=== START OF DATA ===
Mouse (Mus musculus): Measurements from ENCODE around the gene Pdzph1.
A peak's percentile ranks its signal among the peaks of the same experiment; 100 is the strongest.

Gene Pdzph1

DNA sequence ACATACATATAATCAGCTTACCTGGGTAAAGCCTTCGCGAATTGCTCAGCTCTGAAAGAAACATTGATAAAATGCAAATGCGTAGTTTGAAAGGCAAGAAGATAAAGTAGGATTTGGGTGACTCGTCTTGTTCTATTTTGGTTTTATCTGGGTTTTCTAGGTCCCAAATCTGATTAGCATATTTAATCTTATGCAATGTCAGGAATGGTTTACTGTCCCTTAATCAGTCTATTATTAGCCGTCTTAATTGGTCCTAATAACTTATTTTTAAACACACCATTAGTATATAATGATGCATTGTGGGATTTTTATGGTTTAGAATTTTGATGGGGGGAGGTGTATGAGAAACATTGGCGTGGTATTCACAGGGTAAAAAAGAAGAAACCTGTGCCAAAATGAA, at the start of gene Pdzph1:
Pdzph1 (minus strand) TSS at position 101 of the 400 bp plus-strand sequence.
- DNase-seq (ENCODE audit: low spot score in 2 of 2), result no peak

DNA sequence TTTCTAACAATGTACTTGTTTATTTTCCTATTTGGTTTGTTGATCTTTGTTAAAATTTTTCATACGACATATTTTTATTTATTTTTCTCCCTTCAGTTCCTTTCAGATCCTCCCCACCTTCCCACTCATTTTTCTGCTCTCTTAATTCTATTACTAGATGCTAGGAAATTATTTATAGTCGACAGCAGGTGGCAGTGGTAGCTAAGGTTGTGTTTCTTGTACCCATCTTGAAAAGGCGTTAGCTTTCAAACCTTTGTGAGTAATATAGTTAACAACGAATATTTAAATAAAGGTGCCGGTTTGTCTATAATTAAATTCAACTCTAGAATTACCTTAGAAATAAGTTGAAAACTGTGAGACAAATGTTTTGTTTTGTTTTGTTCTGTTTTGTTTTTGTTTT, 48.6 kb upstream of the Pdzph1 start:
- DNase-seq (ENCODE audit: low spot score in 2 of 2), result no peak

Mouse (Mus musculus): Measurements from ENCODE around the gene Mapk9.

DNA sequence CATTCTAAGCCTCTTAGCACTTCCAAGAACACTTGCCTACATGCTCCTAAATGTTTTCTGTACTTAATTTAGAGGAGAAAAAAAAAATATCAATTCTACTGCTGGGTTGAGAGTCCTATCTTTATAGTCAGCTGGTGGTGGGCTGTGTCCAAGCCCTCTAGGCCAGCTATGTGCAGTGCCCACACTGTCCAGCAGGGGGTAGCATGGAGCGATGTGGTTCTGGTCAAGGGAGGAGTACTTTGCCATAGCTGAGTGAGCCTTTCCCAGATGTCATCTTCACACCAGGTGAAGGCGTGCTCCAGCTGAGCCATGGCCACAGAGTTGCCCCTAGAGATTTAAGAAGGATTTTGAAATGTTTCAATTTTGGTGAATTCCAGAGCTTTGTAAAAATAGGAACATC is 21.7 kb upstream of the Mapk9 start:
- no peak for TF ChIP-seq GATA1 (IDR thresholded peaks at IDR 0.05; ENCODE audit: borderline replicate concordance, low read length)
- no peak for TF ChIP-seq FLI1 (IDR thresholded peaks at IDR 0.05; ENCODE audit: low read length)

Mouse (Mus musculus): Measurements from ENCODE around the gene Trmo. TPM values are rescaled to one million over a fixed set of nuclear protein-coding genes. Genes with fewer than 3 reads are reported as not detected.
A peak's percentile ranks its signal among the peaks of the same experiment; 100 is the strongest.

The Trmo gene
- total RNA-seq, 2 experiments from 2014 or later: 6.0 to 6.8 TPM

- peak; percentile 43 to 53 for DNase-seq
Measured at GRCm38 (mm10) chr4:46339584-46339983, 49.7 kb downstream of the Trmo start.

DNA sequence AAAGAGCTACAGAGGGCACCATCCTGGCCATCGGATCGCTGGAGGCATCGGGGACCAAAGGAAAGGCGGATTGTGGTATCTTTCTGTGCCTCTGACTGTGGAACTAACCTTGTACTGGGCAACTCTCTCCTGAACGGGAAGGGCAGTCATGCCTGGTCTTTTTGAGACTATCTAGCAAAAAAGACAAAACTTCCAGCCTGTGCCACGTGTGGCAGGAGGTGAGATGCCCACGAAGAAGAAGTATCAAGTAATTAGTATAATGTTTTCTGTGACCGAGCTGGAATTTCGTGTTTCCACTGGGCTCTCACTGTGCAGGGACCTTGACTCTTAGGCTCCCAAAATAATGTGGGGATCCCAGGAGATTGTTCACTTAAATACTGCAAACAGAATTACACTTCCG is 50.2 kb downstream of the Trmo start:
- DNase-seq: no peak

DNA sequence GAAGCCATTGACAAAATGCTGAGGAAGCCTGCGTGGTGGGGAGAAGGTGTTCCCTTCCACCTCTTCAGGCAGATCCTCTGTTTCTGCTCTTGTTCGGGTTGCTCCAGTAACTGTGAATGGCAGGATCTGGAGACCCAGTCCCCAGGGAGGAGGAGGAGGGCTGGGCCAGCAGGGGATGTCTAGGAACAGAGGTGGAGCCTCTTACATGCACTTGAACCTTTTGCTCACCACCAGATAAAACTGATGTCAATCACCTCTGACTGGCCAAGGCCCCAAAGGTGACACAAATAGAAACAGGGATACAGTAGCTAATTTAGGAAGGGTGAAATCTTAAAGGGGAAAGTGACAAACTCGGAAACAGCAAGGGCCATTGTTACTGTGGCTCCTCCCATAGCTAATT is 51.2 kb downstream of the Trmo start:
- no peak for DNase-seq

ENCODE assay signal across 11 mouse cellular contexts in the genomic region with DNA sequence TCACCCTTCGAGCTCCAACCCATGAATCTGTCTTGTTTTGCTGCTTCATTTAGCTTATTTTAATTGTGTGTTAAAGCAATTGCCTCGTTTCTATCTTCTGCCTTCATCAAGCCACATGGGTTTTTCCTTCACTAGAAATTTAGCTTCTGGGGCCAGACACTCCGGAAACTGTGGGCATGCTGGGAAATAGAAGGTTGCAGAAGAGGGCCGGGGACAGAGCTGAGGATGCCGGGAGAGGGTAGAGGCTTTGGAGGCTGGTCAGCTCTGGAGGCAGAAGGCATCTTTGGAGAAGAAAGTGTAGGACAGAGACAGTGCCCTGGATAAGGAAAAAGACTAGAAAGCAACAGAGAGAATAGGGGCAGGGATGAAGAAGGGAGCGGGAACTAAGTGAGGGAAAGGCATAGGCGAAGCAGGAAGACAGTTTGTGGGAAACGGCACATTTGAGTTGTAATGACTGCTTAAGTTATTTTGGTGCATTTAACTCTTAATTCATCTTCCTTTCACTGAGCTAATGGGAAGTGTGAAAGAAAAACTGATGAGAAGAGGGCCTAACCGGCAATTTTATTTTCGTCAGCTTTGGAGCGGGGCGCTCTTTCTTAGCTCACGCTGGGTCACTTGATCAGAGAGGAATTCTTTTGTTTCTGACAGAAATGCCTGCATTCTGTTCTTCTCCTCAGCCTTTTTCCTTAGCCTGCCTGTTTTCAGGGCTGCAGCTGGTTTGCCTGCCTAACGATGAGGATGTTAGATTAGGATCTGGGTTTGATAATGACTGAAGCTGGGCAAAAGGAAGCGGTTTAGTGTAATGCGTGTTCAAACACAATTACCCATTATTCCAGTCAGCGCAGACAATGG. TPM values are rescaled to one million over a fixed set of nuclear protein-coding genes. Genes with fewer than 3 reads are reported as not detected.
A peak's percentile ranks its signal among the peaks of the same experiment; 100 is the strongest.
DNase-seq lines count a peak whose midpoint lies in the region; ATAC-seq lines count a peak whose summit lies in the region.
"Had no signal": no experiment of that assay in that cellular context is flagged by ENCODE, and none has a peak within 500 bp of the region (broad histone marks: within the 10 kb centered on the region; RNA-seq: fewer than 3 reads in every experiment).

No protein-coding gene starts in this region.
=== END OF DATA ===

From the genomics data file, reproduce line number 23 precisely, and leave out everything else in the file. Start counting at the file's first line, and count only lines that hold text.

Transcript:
ENCODE assay signal across 11 mouse cellular contexts in the genomic region with DNA sequence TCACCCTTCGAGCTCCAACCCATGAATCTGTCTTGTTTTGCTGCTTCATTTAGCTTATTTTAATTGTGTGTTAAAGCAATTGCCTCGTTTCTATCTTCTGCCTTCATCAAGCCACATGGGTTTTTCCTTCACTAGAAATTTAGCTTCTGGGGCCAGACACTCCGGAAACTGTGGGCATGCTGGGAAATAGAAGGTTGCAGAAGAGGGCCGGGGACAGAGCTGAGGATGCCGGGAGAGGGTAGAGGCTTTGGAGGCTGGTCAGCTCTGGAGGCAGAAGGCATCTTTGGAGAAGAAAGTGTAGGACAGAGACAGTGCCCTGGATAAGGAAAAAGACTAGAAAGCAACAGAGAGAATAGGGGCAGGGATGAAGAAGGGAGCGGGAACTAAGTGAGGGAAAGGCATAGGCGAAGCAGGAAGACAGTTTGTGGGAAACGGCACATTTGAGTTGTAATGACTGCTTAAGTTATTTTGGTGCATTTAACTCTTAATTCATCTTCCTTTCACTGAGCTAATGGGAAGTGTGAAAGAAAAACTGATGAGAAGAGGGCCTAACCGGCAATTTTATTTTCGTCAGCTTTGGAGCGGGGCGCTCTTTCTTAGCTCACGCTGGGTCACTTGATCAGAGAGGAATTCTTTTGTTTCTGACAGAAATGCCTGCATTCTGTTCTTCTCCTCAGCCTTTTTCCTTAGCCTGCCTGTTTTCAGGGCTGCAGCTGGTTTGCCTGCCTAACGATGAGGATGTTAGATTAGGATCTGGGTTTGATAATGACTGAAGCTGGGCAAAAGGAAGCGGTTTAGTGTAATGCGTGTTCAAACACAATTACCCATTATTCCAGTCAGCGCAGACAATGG. TPM values are rescaled to one million over a fixed set of nuclear protein-coding genes. Genes with fewer than 3 reads are reported as not detected.